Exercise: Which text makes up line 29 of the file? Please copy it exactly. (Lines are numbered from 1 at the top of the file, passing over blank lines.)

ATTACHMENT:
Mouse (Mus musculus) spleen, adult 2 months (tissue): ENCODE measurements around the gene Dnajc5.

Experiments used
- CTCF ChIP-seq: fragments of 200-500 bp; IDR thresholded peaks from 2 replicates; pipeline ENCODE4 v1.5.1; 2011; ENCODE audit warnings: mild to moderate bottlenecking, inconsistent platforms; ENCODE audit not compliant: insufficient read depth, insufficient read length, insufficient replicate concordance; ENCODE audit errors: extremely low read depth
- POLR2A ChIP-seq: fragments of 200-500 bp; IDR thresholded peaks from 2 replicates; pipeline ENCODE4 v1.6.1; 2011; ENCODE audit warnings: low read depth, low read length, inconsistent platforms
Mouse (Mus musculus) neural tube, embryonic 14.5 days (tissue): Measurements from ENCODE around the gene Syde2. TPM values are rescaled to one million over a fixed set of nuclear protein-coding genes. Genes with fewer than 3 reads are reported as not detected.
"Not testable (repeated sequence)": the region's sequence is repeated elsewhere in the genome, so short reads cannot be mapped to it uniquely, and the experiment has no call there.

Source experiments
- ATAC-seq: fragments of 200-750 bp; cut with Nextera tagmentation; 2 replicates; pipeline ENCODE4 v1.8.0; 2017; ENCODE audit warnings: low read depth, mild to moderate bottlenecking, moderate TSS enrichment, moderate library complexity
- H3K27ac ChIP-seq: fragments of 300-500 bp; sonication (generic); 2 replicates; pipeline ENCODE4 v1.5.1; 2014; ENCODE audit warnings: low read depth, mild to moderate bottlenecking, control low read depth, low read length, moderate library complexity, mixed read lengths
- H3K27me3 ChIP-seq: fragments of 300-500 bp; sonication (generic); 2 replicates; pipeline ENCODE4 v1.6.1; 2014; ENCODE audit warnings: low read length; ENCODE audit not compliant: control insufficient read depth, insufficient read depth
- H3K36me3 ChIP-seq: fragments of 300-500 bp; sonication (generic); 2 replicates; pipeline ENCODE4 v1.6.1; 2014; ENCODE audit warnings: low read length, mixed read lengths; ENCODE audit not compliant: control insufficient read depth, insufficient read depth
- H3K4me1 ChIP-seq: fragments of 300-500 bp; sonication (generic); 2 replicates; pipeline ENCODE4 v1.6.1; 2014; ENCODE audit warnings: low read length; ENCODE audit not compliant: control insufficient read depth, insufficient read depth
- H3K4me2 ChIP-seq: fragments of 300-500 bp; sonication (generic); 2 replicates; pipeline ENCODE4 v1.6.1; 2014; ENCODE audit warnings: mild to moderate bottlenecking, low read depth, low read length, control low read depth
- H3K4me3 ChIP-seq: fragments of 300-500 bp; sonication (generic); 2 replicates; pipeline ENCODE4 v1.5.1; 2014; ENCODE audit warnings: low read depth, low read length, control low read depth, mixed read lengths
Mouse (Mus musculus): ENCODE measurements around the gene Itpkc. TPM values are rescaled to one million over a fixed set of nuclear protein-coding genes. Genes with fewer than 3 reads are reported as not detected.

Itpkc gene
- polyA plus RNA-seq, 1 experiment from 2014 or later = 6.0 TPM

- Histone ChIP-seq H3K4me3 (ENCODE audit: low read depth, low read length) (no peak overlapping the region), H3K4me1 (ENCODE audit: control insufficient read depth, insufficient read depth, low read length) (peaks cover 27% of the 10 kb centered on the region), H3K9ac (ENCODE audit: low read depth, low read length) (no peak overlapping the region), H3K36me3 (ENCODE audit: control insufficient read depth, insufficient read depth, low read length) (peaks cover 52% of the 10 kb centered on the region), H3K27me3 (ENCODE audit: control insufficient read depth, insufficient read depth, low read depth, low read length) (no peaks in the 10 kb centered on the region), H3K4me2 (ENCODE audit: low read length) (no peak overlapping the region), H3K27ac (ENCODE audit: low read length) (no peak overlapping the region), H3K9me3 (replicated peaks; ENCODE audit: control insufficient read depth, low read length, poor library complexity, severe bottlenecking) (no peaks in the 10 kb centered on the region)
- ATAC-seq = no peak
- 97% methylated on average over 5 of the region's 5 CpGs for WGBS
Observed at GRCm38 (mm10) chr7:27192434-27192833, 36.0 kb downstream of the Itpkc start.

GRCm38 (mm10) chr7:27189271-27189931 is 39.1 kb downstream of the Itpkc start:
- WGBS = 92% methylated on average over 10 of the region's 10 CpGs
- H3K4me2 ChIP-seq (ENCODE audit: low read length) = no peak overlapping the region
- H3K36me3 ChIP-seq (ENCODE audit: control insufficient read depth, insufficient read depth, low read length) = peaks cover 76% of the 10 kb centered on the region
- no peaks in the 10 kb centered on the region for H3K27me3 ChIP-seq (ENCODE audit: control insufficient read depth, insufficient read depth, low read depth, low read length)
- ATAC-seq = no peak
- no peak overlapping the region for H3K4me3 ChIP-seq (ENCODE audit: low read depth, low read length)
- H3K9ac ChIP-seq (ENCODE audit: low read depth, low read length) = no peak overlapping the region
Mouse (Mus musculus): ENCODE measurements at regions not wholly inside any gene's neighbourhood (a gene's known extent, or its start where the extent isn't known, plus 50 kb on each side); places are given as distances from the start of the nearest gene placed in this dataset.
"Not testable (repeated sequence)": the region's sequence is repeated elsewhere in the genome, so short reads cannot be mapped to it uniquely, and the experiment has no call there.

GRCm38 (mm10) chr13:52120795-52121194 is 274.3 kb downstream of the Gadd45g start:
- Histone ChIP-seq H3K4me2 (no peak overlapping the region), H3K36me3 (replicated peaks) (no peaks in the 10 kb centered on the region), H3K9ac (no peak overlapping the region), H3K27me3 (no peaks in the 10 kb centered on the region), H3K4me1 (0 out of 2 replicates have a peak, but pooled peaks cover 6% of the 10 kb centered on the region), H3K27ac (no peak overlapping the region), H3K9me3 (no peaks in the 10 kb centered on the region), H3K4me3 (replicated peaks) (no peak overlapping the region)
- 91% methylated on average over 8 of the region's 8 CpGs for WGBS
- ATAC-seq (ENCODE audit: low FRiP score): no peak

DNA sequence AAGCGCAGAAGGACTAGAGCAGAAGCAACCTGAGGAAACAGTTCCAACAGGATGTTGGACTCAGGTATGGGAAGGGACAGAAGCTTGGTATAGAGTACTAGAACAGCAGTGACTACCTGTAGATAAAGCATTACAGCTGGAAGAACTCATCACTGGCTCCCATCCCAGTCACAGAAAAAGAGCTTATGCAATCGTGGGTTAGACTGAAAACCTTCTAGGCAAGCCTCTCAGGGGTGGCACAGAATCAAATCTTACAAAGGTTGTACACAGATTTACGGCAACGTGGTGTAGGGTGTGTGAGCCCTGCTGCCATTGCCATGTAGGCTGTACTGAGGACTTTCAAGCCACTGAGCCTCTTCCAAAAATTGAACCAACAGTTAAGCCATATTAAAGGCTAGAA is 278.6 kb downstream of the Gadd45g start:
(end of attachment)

- H3K9ac ChIP-seq (ENCODE audit: low read depth, low read length) = no peak overlapping the region